I looked around the house for what I could use and I found a washed out old mayonnaise jar. You know the old style jars with the big open "mouth". I walked to a nearby pond and put the jar down in the soft dust-like mud of the water's edge with the open "mouth" of the jar facing toward the centre. I then stirred the waters a little and made them cloudy so that the fish would have trouble seeing me. Then I waited hovering over the jar. Gradually, cautiously a small fish would swim up to the clear jar to investigate the disturbance and when it swam into the jar I dropped my hand into the water and over the jar mouth. I caught a fish, then another.
I just let them all go and returned my jar to the cupboard. Then I decided to use wire "box trap" to go fishing and rigged a string to the door. This way I could drop the trap in the water and not have to "hover over" it like I did with the jar. I sat very relaxed on the bank of the pond and sure enough I caught a fair sized bluegill. I took it home in a water filled plastic waste basket to show my dad and afterward returned it to the pond.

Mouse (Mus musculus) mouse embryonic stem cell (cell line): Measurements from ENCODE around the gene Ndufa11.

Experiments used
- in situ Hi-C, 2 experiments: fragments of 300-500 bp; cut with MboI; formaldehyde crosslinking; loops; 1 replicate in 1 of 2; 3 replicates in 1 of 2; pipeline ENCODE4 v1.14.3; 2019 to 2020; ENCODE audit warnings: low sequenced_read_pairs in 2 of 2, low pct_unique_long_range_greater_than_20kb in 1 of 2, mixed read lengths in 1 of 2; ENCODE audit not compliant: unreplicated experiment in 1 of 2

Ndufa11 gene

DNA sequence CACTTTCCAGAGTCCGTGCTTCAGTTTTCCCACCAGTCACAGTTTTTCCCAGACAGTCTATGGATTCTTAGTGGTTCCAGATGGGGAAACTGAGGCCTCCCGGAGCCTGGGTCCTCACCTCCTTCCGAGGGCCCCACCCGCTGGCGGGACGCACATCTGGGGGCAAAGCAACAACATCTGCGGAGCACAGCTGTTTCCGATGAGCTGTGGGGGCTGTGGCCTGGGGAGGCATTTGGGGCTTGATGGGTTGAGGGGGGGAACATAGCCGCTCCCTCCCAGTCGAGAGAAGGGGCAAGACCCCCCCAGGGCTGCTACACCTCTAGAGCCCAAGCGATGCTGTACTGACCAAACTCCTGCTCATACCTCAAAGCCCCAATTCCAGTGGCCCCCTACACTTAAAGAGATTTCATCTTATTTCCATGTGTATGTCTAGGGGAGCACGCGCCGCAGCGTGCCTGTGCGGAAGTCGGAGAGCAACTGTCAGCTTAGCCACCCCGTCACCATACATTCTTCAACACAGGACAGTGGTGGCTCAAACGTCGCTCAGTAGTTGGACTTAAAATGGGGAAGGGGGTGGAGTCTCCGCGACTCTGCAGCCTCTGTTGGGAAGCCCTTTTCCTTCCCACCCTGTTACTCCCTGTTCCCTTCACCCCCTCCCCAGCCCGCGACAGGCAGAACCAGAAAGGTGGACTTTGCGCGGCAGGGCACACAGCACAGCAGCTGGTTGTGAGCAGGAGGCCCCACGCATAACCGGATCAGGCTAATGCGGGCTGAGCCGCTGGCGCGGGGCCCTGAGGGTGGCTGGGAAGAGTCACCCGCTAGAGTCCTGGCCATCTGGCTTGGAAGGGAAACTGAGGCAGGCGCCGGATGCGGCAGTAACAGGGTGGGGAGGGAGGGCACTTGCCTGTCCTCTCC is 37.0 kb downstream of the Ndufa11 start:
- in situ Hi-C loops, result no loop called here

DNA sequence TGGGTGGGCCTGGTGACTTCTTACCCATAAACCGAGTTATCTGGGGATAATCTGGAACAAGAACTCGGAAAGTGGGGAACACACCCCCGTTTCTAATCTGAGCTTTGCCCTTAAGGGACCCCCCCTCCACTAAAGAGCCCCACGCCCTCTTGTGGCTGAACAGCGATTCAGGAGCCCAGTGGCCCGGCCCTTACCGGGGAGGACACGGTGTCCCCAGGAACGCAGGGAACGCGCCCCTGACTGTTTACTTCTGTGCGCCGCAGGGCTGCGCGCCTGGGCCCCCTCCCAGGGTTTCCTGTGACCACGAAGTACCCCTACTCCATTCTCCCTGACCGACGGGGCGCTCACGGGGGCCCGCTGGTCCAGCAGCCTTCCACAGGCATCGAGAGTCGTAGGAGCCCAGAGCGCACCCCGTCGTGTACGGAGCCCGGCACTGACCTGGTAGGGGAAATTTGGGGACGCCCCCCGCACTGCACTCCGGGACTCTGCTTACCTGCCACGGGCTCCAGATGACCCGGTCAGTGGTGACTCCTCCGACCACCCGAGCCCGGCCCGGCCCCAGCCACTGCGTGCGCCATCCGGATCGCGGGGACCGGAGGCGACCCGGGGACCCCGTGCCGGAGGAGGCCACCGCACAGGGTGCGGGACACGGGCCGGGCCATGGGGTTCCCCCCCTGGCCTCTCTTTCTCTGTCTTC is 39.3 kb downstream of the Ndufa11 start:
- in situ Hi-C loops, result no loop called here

When I told people about how I had caught the fish they just paused and laughed nervously. You see unlike these people, I didn't know that you couldn't catch fish in a jar. If I would have asked them they would have scoffed and said, "You can't catch fish in a jar or a box trap!" No one in my life had ever dreamed of telling me that so my belief system did not contain these words or the impact that they would have had on my "day of fishing". Only a free minded kid could come up with an idea of using a jar or a box trap to catch fish! No one had told me that this was impossible so I just used what I was familiar with and what I had available and I succeeded.